Best Windshield Cleaner:
LP Acrylic Polish/Sealant
You could get lost in an aviation supply catalog looking for a decent windshield cleaner. We’ll keep you from entering the woods in the first place by simply recommending the best one we’ve tested: LP Acrylic Polish and Sealant. LP Aeroplastics is a leading maker of aircraft windshields and they’ve been at it for years. All of the polishes we tried worked well, but LP’s had the best rain-resistant qualities, which is what we were looking for. It’s a respectable cleaner, too, but its real strength is as a polish to resist dirt build up and shed water. Get it from Aircraft Spruce at www.aircraftspruce.com.
Best Portable Intercom:
Although the world seems to be dominated by high-dollar glass panels and digital audio panels, what about those of us flying 30-year-old Cherokees with coffee-grinder ADFs or even a no-electrical system Cub or Champ? Wouldn’t it be nice to have a modern intercom?
It would and in the 205e, DRE has the best one we’ve tried recently. Priced at around $300, this intercom has a host of “big audio” features including remote audio inputs for music or traffic, squelch that actually does what it’s supposed to, even in a noisy cockpit, and first-class audio quality. Getting the squelch right for high-noise environments isn’t easy, but the 205e pulls it off.
Other features include music muting and a stuck-mic indicator. You can power the intercom using batteries or ship’s power, so it would be useful even in older LSA-qualified airplanes with no electrical system, a real plus in our view. We’ve come a long way since that old Cherokee rolled off the line. For specs and details, see www.drecommunications.com.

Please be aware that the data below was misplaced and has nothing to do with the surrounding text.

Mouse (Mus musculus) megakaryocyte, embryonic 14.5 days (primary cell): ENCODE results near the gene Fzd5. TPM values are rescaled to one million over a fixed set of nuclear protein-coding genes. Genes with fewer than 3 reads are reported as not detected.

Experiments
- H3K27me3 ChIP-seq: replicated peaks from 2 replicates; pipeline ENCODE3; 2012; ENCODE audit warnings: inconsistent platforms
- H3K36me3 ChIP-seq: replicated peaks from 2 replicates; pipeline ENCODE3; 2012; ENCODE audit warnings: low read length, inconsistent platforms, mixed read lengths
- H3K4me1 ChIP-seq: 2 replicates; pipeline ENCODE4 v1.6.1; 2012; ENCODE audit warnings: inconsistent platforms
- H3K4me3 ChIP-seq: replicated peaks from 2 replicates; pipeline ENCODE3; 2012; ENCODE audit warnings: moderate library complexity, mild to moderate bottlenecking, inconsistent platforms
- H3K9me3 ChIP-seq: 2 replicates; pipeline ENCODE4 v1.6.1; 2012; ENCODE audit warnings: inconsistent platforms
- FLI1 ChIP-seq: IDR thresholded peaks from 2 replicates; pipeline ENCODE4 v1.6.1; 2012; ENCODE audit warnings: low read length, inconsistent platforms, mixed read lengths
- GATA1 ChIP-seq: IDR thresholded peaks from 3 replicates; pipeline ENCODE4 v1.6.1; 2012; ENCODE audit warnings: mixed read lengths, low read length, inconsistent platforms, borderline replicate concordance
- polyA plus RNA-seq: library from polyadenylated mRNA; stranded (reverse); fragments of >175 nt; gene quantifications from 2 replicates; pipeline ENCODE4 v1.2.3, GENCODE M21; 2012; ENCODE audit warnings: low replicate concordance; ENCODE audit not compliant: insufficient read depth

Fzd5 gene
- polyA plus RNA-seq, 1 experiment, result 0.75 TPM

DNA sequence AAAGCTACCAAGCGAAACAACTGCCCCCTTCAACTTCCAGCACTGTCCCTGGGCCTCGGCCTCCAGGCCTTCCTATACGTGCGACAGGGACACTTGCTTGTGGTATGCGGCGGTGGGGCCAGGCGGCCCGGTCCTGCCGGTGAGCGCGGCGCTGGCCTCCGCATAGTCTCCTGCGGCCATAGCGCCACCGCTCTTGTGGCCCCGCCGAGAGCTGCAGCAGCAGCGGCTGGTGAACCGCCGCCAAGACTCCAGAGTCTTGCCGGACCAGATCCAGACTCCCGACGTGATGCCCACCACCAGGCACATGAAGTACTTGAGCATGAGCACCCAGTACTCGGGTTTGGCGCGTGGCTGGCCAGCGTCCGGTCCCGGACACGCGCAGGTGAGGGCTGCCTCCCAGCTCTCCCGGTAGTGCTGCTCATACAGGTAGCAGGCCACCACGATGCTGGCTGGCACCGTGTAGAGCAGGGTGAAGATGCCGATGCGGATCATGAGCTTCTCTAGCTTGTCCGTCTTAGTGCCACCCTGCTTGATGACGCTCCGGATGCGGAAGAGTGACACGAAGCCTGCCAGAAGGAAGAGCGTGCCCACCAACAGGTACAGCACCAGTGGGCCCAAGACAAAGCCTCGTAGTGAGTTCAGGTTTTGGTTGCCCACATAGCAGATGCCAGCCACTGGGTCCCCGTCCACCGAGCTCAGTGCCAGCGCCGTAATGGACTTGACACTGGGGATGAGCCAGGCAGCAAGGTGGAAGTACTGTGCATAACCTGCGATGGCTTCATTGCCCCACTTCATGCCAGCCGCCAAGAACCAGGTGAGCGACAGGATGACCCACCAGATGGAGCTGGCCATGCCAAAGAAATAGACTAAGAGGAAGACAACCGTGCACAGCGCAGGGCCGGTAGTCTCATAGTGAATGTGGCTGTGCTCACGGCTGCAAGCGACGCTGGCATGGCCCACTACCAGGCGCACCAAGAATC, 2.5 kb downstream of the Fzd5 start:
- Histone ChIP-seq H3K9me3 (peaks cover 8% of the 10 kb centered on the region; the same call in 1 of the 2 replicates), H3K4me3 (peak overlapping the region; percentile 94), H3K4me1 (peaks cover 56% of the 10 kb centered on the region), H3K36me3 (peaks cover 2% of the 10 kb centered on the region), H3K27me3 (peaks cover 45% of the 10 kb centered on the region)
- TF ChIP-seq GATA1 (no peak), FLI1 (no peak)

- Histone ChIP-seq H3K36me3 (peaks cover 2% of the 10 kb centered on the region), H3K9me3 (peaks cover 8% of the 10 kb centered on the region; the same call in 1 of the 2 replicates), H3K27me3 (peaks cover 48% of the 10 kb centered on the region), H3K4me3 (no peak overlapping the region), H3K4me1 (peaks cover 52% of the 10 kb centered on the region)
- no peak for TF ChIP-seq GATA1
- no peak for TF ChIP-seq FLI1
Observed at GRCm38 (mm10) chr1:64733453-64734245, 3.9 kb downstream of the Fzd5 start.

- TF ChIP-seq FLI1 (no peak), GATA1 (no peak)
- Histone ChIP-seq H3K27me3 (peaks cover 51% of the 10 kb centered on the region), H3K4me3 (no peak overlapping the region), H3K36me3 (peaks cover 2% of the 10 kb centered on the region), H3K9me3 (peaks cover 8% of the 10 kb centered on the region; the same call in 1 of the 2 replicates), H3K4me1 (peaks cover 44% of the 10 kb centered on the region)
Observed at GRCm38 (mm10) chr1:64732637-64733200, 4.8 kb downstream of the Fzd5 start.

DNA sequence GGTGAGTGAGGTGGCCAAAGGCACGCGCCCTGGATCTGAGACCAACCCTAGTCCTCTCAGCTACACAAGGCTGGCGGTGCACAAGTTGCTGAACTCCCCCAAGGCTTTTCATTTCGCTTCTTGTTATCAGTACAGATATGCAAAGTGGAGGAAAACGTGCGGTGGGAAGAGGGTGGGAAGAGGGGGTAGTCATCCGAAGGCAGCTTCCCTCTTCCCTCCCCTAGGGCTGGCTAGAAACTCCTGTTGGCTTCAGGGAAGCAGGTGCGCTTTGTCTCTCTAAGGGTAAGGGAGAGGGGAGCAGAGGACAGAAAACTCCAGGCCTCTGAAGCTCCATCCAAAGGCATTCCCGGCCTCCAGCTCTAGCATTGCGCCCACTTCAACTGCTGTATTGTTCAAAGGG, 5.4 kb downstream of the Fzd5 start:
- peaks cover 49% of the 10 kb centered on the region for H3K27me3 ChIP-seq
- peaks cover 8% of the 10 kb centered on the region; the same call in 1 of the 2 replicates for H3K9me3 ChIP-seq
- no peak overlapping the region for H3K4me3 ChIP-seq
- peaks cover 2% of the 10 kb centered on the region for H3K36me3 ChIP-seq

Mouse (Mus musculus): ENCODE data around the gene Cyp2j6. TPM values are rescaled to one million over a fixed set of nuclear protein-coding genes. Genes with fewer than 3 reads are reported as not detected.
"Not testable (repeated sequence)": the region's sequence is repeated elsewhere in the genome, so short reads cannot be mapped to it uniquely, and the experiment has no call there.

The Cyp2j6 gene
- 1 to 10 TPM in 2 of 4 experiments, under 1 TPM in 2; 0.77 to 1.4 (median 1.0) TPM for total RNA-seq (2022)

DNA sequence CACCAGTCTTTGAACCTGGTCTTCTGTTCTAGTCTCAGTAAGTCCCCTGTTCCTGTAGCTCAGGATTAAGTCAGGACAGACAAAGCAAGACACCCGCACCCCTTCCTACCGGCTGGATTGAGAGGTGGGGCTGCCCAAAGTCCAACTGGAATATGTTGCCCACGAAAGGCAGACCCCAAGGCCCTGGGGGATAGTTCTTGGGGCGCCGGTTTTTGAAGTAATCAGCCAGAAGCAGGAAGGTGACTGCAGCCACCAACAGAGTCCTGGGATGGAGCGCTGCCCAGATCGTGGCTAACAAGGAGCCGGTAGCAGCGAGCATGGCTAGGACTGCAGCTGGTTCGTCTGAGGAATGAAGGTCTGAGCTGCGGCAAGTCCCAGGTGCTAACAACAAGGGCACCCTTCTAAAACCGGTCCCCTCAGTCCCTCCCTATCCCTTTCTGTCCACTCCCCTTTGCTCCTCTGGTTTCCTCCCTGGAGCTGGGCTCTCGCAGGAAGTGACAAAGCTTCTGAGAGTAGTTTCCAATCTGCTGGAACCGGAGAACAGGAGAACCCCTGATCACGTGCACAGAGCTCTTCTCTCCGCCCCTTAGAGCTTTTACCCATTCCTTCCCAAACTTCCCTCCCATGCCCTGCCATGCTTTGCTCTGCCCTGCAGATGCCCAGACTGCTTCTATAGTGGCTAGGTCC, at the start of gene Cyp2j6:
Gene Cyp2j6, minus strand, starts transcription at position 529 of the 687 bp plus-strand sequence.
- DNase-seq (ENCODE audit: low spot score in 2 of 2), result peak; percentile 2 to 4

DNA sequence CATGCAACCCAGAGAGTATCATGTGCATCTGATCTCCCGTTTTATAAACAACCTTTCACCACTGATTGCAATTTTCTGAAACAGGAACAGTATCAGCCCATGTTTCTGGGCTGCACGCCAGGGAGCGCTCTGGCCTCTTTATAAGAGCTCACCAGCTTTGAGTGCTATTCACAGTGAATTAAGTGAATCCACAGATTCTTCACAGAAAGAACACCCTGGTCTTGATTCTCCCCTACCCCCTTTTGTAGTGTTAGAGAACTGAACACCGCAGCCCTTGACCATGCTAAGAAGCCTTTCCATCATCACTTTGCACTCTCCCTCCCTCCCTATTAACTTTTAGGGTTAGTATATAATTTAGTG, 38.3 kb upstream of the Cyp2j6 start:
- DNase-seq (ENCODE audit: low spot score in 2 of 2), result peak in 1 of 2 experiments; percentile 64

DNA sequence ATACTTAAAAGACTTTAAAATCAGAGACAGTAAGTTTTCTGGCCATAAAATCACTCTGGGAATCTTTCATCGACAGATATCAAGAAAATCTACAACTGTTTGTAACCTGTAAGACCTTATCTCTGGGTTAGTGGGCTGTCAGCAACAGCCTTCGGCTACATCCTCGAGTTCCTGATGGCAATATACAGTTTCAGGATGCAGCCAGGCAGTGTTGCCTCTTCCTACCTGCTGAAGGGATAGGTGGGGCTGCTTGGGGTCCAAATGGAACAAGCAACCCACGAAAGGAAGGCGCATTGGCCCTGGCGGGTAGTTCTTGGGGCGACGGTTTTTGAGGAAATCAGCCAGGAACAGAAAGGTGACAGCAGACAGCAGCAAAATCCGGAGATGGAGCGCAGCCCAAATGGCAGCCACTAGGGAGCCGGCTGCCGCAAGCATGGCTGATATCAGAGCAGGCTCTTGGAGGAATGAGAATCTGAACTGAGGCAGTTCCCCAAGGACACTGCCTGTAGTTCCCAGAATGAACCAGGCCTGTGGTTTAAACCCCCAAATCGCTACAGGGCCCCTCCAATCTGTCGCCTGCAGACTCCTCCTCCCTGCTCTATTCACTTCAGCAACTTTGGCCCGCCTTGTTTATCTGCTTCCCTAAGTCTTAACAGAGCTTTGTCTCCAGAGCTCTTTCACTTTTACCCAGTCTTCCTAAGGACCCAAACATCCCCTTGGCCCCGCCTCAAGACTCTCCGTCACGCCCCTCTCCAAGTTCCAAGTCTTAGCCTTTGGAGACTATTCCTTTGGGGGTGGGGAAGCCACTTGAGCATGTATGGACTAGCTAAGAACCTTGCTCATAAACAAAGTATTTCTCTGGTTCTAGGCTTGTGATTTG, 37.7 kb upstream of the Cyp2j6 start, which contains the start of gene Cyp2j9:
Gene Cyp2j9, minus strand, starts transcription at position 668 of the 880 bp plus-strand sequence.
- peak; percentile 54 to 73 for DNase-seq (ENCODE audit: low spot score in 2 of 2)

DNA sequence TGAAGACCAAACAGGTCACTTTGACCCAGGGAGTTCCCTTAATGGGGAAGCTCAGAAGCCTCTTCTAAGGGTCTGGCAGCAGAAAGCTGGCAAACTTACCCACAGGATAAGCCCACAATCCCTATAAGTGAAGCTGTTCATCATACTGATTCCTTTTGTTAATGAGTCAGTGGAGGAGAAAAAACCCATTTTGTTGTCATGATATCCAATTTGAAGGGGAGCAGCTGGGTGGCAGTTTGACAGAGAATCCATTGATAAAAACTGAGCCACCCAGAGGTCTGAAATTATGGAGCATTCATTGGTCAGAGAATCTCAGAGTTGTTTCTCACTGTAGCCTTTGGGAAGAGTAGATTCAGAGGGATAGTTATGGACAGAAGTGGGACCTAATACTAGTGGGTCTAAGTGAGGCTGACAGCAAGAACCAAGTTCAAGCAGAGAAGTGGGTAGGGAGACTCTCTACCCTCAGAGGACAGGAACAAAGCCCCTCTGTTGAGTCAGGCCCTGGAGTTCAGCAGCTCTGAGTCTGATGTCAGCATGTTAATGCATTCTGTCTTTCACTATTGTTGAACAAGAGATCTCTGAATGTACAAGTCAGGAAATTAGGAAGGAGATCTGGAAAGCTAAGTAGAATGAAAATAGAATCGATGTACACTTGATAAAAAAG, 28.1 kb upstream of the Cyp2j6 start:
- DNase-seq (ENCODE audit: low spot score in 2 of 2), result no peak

Best Logbook App:
In our estimation, pilots either love filling out logbooks or they hate it. We have no other means to explain why we get more requests to review logbook programs than about any other kind of app or program. So review them we did.
The fruit of that exercise was our conclusion that there’s LogTen Pro and there’s everything else. This app is highly and easily customizable, covers virtually every imaginable base and is easy to use.
Further, it has good utility for such add-ons as currency, business expense reporting and instruction. Speaking of instruction, it even allows a CFI to enter a signature right on the tablet, so no excuses for carting a paper logbook to your next instrument proficiency check. For more on the app, see Apple’s App Store or www.coradine.com.
Best Android App:
In case you’re wondering, it’s not all about the iPad. We’re seeing more and more apps for the Android operating system, both phones and tablets. The market is hardly one to one, however; we don’t see a Droid version of every iPad app. But there are more choices in Android hardware every month. If you tilt toward the Droid platform, we recommend Avilution’s AviationMaps, which is easy to use and has all the basics, such as the FAA chart of your fancy and layering of graphic weather products on the map display.
Like the iPad apps, it also does on-the-fly flight planning and weather retrieval for an airport or a route. We’ve found that Android apps in general seem to be a step or two behind iPad apps, but this one is the best evidence that the Droid app writers are catching up. Get all the details from the Android Market or www.avilution.com.